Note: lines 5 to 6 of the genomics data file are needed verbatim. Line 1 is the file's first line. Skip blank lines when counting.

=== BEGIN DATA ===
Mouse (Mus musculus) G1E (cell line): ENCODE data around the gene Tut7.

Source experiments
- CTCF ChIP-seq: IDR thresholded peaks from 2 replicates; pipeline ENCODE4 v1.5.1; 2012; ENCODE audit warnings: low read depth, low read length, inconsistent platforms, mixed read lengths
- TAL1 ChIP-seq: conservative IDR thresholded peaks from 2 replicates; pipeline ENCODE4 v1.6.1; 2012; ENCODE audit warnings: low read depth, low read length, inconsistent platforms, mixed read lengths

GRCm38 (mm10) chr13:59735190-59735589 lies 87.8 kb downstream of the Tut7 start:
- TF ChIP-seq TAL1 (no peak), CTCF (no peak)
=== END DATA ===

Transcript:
GRCm38 (mm10) chr13:59735190-59735589 lies 87.8 kb downstream of the Tut7 start:
- TF ChIP-seq TAL1 (no peak), CTCF (no peak)